World’s Finest 257 – Superman turned to stone, Black Lightning vs Tobias Whale, Green Arrow vs Clock King, Hawkman faces erasable thieves, and Captain Marvel vs the Invincible Man


O’Neil and Dillin are joined by Frank McLaughlin on World’s Finest 257 (June/July 1979), another Superman/Batman team up without any real villain.


In this story the problems are caused by a genetically mutated bird, which has the ability to make wishes come true.  It winds up in the hands of a semi-crazy bag lady, who does not realize the power she now has.


Her wishes at first are simple and small, but cause enough chaos and problems to draw the attention of the heroes, already on the alert for the wishing bird.


The lady goes on a kick against “foreigners,” sealing off the city, and then turning to stone any people she feels are not “American” enough.  When she turns Superman to stone, Batman decides it’s time to impersonate a statue himself.  He makes himself look like a statue of George Washington, and does the speech about everyone being immigrants.  She regrets her actions, and turns all the stone people back to normal.  Batman wishes the bird away into space.


O’Neil also scripts the Black Lightning story, sadly with George Tuska on the art, along with Robert Smith.


Tobias Whale has a new girlfriend, Tabitha Katt.  But she is no arm candy, she has her own agenda, and betrays Tobias to other mobsters who want him out of the way, so they can take over his territory.  This messes up Black Lightning’s plan to take him in.


Katt does not hide her betrayal, but with Lightning messing the plans up, she is now in trouble.  Whale proposes a truce, and that he and Black Lightning work together to take her and her cronies down.


Clock King returns to World’s Finest in a story by Paul Kupperberg, Jose Delbo and McLaughlin.  His last appearance was in Justice League of America, making this only his third time out, and his first in well over a decade.  A recap is given of his first battle with Green Arrow, but we also learn much more about William Tockman, including his name.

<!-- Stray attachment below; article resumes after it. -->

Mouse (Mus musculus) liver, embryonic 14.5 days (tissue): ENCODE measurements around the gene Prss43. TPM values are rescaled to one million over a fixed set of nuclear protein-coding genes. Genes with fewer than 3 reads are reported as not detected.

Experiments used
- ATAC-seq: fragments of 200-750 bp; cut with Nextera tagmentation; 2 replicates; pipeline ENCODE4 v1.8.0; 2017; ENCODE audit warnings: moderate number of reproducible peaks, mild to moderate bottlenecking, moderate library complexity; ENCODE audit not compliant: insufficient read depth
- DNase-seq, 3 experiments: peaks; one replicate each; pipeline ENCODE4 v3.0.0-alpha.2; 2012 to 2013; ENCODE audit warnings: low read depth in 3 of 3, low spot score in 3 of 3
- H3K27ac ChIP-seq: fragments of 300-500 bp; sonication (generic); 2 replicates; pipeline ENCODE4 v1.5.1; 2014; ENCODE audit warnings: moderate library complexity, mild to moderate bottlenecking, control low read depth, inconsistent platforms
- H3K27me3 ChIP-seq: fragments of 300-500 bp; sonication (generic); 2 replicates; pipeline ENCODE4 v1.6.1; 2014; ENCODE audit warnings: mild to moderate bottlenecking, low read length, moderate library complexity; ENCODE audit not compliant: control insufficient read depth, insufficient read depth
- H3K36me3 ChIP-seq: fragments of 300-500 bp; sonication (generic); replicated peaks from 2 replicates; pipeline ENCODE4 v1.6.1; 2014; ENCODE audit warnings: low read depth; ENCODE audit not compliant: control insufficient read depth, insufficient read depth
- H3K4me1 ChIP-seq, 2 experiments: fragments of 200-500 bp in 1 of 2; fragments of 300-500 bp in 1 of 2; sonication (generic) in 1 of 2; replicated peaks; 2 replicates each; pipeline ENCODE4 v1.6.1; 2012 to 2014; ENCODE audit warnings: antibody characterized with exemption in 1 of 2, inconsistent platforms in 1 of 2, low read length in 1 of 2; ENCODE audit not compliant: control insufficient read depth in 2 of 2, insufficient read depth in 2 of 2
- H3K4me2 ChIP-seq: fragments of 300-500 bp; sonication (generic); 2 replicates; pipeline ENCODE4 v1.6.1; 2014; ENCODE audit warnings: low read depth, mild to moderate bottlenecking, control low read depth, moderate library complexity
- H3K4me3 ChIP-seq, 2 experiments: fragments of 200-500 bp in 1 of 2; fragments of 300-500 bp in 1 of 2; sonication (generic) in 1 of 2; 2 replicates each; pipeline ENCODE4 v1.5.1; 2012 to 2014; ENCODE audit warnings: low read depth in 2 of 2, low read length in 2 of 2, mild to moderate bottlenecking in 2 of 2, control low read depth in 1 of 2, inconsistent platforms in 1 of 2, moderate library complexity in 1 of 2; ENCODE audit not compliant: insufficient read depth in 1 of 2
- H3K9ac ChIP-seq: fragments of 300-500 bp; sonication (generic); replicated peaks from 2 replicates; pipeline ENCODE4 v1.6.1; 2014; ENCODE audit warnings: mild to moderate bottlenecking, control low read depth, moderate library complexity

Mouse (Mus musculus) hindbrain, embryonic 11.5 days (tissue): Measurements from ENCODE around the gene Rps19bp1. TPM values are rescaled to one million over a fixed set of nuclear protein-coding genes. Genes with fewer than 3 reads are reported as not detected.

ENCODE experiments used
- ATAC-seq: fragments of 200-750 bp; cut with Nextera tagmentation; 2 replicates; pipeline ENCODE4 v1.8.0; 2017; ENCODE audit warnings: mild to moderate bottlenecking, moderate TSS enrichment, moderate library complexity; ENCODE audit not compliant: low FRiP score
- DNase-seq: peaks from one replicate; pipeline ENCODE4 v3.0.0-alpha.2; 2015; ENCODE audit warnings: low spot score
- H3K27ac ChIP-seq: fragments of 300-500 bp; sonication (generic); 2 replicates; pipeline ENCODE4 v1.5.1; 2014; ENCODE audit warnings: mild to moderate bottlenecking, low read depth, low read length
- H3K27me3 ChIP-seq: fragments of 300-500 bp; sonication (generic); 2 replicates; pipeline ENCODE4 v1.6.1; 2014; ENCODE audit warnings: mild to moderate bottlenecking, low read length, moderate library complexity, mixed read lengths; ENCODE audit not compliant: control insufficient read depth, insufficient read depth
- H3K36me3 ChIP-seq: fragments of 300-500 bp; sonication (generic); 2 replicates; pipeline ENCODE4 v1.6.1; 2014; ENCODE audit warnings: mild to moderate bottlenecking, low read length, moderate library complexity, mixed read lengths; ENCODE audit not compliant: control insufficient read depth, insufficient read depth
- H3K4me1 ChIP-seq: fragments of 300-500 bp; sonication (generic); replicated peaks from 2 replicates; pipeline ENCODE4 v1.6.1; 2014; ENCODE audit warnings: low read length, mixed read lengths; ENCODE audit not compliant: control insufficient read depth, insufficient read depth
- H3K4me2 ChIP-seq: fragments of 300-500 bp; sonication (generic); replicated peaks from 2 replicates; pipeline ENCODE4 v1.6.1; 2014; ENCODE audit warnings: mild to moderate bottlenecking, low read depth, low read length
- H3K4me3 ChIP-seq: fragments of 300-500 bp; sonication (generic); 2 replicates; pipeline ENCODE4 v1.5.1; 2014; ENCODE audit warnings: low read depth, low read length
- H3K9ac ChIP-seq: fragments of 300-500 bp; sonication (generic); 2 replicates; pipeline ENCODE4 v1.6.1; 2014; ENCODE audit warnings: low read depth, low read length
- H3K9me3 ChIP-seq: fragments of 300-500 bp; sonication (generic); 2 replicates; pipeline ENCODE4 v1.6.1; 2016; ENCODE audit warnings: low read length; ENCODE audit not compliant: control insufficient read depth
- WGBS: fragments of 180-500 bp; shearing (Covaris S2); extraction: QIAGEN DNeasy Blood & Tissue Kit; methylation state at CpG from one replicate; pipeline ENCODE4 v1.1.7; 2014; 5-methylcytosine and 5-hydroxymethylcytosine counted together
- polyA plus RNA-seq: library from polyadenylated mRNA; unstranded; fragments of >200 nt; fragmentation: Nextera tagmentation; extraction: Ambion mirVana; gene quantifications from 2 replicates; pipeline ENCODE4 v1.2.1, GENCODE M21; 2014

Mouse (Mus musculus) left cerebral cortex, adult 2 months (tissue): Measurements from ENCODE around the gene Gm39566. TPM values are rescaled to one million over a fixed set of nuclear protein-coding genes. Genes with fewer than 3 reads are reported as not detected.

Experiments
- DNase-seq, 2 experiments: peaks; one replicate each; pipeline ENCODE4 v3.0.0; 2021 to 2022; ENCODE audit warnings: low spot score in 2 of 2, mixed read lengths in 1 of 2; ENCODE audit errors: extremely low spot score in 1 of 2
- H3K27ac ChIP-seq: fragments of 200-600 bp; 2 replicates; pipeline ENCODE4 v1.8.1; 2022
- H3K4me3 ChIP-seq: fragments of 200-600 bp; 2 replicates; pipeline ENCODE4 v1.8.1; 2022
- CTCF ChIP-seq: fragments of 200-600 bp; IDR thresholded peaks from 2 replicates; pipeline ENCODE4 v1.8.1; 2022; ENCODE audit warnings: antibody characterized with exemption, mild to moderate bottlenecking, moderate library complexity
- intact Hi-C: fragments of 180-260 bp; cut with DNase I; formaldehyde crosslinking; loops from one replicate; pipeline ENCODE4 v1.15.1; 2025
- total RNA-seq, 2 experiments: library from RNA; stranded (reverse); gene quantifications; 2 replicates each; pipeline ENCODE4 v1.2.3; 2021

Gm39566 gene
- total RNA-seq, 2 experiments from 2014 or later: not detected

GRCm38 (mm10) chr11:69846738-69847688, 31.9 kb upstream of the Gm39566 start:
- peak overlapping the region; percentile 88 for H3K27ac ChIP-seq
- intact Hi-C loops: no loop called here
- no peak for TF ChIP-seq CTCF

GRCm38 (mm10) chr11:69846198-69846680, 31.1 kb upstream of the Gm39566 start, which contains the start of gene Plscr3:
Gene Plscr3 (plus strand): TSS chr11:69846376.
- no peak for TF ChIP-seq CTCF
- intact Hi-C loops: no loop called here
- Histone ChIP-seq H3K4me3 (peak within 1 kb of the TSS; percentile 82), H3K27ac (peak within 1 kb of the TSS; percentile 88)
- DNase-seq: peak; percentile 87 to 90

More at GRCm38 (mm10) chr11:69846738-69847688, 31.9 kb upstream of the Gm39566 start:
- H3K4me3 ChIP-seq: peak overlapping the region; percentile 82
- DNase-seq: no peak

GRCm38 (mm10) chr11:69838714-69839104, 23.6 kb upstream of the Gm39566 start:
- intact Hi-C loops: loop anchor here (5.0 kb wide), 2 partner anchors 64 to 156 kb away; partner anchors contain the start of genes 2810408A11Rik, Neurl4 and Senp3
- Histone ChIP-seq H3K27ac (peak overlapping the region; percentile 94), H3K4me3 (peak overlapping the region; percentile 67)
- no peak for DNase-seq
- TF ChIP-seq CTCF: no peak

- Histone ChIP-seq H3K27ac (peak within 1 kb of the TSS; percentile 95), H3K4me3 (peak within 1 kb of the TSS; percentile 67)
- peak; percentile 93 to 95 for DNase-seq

In this story he is seeking vengeance against Green Arrow, and the doctor who had treated his sister.  He had turned to crime in the first place to pay her medical bills, and she died while he was in prison. A good background for the character, and a nice use of the (relatively new) digital clocks.


Clock King doesn’t get into costume until the last few pages, but that outfit is one where a little does a lot.  He loses to Green Arrow, but comes back within a couple of years.


Gerry Conway, Rich Buckler and Romeo Tanghal take over the Hawkman series with this issue, pitting him and Hawkgirl against thieves robbing the Midway City Museum, where they both work.


Mavis Trent appears, for the first time in about 5 years, but is a minor character in the tale, just there to be a museum guise while the Hawks are in action.  They are puzzled by the way parts of the thieves bodies vanish when either of them tries to touch one.  Hawkman looks at the puzzle from a different angle, and realizes that they are simply projections, and the objects they are “taking” were really stolen by other, normal, thieves, using the projections as a decoy.


Captain Marvel faces an invincible opponent in this outing, by Bridwell, Newton and Schaffenberger.


He calls himself the Invincible Man, and it’s a good name, as he is able to withstand any and every attack by Captain Marvel.  He relates his origin, but Cap catches some lies in there, and figures he must really be someone else.


Checking on his usual foes, he finds Captain Nazi, King Kull, Sivana, Black Adam and Mr. Mind all still in prison, though Mr. Mind appears to be dormant.  But if he truly were, he would be in a cocoon!


Realizing that Mr. Mind is animating the Invincible Man, he seals the body up, allowing Mr. Mind to exit before coating the head.

This is the first time we get the idea of Mr. Mind entering a head to take control of a body, even though it’s only an artificial one.



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